I've got a database with the following structure:

Elements table
| element_id |    user_id    | element_data2 | ... |

Tag categories table
| category_id | category_text |

Tag values table
| value_id | value_text |

Tag-element relationship table
| id | element_id | tag_category_id | tag_value_id |

An element can have multiple tags associated with it, even multiple values on the same category.

What the app does is to let the user put new tag_values as unique elements (categories right now are not user-editable, but may be in a future). As they are not associated to the user, if two users write the same value_text, then the same ID is assigned to it.

So, to have a data sample, the tag-element table - the most important here - would look something like:

| id | element_id | tag_category_id | tag_value_id |
|  1 |          1 |               3 |            9 |
|  2 |          1 |               3 |            5 |
|  3 |          1 |               6 |           13 |
|  4 |          2 |               6 |            2 |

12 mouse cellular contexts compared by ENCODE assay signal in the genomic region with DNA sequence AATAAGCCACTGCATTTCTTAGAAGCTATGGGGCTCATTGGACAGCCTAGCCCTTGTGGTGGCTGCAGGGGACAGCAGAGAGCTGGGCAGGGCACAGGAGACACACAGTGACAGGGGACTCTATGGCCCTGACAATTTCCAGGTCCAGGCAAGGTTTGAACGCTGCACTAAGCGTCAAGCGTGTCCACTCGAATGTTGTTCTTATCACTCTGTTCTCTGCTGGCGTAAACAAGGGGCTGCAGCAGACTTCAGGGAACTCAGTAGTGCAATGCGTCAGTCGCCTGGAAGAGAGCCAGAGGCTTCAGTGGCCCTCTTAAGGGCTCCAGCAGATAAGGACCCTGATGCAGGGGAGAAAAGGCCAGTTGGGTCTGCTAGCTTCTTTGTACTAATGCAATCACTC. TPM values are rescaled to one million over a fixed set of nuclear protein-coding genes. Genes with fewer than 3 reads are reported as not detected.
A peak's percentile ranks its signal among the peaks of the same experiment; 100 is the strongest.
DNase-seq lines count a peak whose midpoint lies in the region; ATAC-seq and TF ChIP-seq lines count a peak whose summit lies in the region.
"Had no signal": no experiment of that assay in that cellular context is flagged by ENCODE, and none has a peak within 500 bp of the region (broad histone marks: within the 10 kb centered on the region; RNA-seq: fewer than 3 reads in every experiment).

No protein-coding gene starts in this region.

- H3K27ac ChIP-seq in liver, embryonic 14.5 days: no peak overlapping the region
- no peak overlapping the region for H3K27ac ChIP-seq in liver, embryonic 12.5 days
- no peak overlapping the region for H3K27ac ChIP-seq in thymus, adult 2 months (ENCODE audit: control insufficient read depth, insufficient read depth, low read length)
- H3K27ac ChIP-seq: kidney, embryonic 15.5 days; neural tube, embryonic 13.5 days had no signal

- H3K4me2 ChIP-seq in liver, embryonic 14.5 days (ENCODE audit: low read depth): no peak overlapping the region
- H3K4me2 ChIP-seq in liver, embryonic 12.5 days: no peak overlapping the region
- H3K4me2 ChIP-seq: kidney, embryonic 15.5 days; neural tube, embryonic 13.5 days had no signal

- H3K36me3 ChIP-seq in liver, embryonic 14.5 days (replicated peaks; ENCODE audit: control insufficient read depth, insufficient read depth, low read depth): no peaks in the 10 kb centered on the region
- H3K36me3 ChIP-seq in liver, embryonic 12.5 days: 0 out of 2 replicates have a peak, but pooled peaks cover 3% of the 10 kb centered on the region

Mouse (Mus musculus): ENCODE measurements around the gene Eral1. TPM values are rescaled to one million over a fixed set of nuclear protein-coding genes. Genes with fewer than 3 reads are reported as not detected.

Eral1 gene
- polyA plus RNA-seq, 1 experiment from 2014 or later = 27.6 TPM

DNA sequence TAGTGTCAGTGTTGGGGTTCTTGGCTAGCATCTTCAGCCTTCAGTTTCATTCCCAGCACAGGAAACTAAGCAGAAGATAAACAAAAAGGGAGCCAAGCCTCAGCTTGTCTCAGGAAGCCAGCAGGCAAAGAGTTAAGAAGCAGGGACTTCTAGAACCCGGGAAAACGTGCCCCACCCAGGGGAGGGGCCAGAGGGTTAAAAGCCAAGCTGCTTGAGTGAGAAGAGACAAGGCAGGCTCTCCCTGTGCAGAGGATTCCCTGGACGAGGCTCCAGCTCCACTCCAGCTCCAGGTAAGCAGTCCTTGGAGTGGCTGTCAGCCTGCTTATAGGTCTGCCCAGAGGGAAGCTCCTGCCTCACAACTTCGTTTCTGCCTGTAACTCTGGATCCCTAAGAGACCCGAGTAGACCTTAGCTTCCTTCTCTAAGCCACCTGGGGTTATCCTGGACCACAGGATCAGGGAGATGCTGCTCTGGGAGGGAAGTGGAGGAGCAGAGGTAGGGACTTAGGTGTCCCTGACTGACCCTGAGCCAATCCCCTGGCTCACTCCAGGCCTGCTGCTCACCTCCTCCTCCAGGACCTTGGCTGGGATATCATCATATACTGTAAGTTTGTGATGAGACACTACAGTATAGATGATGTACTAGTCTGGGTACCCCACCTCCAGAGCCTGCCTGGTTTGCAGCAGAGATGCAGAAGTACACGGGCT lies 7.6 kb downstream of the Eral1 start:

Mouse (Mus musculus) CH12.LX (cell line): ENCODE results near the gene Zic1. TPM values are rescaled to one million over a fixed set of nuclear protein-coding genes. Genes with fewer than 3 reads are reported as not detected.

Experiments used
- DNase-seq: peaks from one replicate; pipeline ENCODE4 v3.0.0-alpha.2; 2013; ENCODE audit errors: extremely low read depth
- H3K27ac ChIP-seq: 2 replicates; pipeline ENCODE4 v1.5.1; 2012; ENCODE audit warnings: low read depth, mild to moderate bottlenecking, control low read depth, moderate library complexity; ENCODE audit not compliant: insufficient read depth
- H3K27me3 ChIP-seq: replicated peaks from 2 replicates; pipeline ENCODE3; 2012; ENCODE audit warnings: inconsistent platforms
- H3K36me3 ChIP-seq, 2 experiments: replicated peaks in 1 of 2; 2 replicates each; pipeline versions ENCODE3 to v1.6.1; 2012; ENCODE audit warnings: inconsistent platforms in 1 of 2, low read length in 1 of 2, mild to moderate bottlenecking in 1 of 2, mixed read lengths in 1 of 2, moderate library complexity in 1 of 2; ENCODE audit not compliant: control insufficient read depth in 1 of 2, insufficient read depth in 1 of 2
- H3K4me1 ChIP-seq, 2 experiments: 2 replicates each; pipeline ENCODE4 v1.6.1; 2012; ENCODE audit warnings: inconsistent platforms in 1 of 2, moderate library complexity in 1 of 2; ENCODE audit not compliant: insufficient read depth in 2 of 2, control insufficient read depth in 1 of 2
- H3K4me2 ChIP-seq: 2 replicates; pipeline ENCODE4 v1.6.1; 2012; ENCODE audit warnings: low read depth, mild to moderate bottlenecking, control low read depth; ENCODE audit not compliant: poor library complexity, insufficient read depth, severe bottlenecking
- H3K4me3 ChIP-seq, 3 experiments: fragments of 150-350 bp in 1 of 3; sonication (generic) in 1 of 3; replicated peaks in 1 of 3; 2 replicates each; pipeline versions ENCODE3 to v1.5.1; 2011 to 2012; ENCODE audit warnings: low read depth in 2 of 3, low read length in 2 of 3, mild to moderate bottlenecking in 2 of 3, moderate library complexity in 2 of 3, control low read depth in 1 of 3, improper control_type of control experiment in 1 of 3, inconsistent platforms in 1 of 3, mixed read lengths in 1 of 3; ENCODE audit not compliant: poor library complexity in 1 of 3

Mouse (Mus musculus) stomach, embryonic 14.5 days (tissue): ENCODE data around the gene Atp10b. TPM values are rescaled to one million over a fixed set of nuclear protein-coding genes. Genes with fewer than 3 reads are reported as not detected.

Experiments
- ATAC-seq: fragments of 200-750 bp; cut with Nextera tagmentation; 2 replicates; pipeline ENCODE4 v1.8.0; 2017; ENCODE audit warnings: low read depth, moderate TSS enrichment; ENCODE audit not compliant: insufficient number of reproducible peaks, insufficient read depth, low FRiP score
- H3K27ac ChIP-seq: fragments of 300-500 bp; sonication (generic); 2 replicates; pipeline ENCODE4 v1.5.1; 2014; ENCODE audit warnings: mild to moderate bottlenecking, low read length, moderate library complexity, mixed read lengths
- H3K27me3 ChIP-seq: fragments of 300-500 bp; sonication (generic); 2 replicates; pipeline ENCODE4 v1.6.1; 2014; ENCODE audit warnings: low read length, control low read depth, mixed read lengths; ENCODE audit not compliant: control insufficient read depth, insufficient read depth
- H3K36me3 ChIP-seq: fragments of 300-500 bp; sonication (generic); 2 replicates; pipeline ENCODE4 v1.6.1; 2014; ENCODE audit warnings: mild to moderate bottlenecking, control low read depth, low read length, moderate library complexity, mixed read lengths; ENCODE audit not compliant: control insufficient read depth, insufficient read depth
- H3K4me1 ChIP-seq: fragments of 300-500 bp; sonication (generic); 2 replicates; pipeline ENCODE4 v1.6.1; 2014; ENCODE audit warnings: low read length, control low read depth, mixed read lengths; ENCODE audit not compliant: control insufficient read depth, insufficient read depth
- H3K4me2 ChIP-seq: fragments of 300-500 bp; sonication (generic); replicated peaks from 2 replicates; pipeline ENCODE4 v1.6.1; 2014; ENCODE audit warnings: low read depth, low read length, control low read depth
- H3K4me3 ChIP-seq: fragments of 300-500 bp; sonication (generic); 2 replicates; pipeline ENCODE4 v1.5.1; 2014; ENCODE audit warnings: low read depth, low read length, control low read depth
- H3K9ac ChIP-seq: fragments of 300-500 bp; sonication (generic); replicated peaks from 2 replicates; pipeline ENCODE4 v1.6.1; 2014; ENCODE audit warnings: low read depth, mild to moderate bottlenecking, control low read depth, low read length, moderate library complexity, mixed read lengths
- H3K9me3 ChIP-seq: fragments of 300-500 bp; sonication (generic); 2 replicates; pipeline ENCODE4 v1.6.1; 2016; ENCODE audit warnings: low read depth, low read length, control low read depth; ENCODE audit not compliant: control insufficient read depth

|  5 |          2 |               5 |           15 |

The question

As such, there is a category called game_date, which stands for the date where the element (that is an event) is celebrated.

Should the game_date values be stored as the other values, so two equal values for a date have a unique ID, or its uniqueness makes its performance poor?

I mean, it can be possible for multiple events to be on the same date and hour, but I don't know if it would be better another kind of structure where that date is stored as a Date field on any of the tables above. Just as the game_date can be also other categories involving date (such as game_recorded, etc.).

Thank you!


It sounds like you have reinvented "Entity-Attribute-Value" schema. This will be painful in the long run. Meanwhile...

Do not "normalize" dates or other 'continuous' values (such as FLOAT).

The DATE datatype is only 3 bytes, and may as well be put in whatever table it best fits in, not normalized into an attribute table.

Relationship tables usually do not need an AUTO_INCREMENT id PRIMARY KEY since a combination of columns makes a better PK. More tips here.

  • Thank you! I will wait to see if someone comes with another approach, but I will mark this as the answer by tomorrow! Thank you again! – Unapedra Dec 6 '16 at 18:37

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